A version of this article appeared in the November 06, 1991 edition of Education Week as Md. Board Weighs Alternative Route for Principals


School & District Management Live Event Education Week Leadership Symposium
Education Week's Premier Leadership Event for K12 School & District Leaders.
This content is provided by our sponsor. It is not written by and does not necessarily reflect the views of Education Week's editorial staff.
Law & Courts Webinar
The Future of Criminal Justice Reform: A Sphere Education Initiative Conversation
America’s criminal justice system is in crisis and calls for reform are dominating the national debate. Join Cato’s Sphere Education Initiative and Education Week for a webinar on criminal justice and policing featuring the nation’s
Content provided by Cato Institute
This content is provided by our sponsor. It is not written by and does not necessarily reflect the views of Education Week's editorial staff.
Student Well-Being Webinar
Equity, Care and Connection: New SEL Tools and Practices to Support Students and Adults
As school districts plan to welcome students back into buildings for the upcoming school year, this is the perfect time to take a hard look at both our practices and our systems to build a
Content provided by Panorama Education

EdWeek Top School Jobs

Teacher Jobs
Search over ten thousand teaching jobs nationwide — elementary, middle, high school and more.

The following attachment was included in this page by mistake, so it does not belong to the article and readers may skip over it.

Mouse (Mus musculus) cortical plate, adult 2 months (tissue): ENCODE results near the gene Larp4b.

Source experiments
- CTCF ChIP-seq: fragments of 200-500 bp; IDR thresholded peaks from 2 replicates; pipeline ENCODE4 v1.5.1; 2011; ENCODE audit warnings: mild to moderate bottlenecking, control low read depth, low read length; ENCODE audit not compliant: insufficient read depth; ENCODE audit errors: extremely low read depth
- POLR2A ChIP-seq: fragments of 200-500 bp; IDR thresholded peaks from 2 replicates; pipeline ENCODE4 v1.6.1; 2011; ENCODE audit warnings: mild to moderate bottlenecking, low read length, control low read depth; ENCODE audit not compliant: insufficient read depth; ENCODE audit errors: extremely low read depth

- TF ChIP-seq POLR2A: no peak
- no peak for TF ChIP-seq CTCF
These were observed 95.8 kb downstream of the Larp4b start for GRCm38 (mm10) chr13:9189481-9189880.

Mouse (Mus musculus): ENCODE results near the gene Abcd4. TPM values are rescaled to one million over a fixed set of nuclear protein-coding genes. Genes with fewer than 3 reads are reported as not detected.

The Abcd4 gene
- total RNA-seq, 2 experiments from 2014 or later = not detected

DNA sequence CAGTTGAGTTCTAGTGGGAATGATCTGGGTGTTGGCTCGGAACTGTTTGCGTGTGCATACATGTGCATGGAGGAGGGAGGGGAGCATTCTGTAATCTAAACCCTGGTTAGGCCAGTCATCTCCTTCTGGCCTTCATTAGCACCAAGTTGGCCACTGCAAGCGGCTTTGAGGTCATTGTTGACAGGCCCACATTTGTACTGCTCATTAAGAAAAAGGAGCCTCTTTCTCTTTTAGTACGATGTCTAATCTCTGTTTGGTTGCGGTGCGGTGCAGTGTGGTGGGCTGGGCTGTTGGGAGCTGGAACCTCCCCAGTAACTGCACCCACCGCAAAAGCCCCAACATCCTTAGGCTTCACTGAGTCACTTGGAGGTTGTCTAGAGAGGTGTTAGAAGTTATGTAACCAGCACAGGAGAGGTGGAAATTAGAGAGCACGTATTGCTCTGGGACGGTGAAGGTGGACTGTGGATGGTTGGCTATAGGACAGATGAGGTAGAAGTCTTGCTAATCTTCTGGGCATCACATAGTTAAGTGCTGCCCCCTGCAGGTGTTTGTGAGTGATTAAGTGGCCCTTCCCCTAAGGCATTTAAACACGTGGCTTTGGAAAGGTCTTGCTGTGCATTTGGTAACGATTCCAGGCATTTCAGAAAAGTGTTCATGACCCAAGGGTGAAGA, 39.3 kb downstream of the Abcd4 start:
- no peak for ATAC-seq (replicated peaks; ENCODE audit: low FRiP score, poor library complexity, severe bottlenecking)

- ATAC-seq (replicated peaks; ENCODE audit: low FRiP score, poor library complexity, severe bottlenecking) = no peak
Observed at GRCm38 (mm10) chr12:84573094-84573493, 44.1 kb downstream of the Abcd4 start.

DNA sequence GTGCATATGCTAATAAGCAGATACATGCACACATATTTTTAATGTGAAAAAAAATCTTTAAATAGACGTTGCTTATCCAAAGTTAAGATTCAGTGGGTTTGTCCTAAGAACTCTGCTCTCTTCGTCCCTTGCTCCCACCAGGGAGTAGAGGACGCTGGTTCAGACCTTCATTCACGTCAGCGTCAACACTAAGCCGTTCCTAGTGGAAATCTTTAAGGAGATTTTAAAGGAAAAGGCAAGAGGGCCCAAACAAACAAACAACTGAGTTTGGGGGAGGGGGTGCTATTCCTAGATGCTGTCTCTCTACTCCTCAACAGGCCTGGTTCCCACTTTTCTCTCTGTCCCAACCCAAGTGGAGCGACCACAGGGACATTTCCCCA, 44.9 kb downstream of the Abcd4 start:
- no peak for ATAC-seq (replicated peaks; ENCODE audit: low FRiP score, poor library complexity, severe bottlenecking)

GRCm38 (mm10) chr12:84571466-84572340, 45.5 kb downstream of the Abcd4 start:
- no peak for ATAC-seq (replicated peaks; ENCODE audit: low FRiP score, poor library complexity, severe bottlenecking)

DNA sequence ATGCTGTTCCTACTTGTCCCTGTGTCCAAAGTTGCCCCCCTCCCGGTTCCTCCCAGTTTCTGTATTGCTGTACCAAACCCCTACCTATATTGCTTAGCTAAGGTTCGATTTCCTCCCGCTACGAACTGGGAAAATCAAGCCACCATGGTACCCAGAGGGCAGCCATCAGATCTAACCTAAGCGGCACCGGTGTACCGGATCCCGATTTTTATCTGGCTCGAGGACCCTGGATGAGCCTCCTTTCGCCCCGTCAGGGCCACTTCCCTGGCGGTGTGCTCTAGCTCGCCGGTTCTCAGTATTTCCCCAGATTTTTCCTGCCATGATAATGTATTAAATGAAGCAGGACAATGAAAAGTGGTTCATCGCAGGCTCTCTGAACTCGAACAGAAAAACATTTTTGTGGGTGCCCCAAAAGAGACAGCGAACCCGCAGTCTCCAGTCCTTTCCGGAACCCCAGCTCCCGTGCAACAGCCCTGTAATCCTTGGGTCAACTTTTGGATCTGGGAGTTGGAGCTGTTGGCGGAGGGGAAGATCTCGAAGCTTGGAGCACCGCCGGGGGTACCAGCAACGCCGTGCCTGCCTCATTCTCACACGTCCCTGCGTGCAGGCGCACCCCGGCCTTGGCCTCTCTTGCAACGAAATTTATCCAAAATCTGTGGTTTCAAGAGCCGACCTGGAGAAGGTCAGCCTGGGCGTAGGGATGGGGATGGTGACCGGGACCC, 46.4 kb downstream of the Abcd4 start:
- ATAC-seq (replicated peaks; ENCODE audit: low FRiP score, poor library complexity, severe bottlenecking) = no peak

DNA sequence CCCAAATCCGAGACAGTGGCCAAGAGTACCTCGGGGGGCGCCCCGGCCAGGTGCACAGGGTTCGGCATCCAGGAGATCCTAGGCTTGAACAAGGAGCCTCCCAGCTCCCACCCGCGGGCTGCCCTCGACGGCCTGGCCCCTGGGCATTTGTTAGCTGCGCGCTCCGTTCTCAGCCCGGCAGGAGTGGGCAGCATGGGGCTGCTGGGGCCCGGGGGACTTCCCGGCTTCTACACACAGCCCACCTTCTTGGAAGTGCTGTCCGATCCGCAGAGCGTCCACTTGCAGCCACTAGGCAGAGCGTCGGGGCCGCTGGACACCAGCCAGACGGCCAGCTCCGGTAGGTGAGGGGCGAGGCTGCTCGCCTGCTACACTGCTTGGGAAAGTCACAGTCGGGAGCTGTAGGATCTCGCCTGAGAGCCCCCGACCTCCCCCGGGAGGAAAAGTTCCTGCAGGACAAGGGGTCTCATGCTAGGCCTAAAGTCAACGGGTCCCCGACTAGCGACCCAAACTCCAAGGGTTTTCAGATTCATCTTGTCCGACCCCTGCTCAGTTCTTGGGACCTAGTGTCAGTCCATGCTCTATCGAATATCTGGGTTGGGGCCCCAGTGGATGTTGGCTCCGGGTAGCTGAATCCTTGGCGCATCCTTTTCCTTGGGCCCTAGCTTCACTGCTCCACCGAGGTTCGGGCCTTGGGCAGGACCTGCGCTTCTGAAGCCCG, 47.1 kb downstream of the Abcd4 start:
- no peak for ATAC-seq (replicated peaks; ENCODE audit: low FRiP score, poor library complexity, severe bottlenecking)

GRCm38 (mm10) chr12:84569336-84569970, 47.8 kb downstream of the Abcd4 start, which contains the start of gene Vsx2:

View Jobs
Principal Jobs
Find hundreds of jobs for principals, assistant principals, and other school leadership roles.
View Jobs
Administrator Jobs
Over a thousand district-level jobs: superintendents, directors, more.
View Jobs
Support Staff Jobs
Search thousands of jobs, from paraprofessionals to counselors and more.
View Jobs

Read Next

Teaching Profession 4 Ways Districts Are Giving Teachers More Flexibility in Their Jobs
After a year-plus of pandemic schooling, some experts are seeing momentum for district leaders to reimagine what teaching can look like.
11 min read
Teacher working at home in front of camera.
Teaching Profession New Teaching Jobs May Emerge With Continued Demand for Virtual Learning
As school districts plan for online learning to continue beyond the pandemic, they'll need teachers to staff those virtual classrooms.
4 min read
Teaching Profession Opinion It's Teacher Appreciation Week. Flowers? Mugs? We're Looking for Something More
This year, teachers were hailed as heroes then denounced as obstructionists, say seven State Teachers of the Year. Here’s what they need.
Owen Bondono, Alisa Cooper de Uribe, Amanda Hargreaves, Kimberly Hee Stock, Justin Johnson, Susan Rosato & Jennifer Wolfe
4 min read
Illustration of a mug.
Collage by Laura Baker and Elizabeth Rich/Education Week (Image sources: mustafahacalaki/DigitalVisionVectors and E+)
Teaching Profession Teacher Salaries Are Increasing. See How Your State Compares
The National Education Association warns that some of the progress in teacher pay could be jeopardized by the pandemic.
2 min read
Teacher Salary Rankings 04262021 943331302
iStock/Getty Images Plus